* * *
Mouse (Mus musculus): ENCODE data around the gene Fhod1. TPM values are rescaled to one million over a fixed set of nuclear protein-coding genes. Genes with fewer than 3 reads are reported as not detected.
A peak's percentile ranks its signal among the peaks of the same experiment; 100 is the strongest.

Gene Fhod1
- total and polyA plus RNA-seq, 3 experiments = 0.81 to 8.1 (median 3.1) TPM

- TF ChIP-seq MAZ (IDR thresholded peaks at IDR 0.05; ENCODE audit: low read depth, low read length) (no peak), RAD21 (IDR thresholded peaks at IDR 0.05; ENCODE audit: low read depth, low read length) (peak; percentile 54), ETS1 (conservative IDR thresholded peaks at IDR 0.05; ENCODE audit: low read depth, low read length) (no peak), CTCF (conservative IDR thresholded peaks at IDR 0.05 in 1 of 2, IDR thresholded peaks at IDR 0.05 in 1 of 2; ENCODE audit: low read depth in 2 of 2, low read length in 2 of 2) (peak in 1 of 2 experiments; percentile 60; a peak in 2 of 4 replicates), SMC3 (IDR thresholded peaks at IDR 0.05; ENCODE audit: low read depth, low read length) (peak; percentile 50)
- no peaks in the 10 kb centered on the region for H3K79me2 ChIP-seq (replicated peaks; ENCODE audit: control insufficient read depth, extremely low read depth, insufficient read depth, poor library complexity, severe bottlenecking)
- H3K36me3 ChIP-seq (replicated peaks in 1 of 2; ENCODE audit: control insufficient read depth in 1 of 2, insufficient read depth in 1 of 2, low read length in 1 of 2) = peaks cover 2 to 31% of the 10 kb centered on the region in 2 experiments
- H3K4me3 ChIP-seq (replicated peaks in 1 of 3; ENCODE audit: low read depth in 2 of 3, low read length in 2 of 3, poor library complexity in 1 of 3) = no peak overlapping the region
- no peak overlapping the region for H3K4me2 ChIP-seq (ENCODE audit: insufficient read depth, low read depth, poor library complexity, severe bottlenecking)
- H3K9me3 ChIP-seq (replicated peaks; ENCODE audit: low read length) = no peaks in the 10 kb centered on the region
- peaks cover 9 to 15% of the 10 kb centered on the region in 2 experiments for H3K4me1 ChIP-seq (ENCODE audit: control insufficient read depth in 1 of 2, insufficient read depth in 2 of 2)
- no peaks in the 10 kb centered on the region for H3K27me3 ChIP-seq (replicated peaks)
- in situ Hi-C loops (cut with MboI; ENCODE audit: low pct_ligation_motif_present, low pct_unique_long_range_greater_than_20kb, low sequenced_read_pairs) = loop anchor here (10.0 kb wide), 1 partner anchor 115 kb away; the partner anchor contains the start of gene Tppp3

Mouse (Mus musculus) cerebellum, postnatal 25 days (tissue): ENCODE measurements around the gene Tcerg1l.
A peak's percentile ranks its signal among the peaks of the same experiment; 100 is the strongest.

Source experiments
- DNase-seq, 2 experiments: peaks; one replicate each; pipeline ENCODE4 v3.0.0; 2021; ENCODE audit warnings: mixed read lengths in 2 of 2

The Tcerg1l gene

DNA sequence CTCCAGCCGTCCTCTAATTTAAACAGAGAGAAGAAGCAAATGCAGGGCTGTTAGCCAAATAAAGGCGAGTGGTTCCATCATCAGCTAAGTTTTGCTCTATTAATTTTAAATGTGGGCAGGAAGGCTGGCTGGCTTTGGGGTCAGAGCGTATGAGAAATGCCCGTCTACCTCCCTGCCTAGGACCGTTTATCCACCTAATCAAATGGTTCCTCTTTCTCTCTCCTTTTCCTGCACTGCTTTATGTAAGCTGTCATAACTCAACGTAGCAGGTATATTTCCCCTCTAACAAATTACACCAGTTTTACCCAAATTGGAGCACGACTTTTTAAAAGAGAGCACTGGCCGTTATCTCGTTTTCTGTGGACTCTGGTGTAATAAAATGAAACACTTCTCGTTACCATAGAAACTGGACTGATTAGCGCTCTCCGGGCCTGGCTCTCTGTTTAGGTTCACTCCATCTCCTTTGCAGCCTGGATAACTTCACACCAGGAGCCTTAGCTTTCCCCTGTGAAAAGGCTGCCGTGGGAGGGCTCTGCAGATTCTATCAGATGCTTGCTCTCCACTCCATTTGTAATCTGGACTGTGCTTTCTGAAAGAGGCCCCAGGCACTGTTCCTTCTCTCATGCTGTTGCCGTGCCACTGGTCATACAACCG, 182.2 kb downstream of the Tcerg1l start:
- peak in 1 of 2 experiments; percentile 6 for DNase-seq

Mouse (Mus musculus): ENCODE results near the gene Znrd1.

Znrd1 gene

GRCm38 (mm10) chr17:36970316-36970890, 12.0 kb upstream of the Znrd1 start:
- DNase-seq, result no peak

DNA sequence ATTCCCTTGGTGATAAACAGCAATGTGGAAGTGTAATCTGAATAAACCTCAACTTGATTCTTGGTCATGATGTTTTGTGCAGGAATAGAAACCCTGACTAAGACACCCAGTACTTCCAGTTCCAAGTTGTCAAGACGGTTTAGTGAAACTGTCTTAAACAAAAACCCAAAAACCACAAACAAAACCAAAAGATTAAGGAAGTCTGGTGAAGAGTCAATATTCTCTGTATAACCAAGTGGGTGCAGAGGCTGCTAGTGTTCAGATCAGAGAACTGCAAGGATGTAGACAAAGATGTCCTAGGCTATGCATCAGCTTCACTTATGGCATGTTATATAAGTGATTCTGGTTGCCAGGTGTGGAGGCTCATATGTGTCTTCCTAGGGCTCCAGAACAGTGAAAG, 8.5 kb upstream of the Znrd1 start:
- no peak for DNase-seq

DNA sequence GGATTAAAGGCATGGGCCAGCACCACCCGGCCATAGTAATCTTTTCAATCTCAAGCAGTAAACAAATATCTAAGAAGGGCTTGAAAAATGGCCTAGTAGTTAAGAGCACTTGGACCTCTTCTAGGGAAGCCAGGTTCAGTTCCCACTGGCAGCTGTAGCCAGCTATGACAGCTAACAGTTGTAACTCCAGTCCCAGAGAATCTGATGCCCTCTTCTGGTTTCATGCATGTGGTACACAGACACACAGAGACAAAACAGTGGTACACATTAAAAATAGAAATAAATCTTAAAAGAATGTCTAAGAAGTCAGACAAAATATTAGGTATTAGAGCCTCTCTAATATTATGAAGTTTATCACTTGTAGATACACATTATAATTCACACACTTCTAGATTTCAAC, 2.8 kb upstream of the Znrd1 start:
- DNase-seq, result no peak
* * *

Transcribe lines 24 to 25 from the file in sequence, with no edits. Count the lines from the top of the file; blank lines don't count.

- DNase-seq, result no peak

DNA sequence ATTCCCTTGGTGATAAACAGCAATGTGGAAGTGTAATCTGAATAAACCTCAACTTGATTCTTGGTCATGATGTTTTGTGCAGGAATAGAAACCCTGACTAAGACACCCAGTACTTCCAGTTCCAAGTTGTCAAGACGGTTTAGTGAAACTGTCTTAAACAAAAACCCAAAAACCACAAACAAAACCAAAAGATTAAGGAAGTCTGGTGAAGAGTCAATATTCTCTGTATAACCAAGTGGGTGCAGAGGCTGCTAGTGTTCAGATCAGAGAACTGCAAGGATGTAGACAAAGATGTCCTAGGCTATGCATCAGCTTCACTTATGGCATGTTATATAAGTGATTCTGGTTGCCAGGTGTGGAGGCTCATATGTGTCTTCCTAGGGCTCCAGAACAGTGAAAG, 8.5 kb upstream of the Znrd1 start: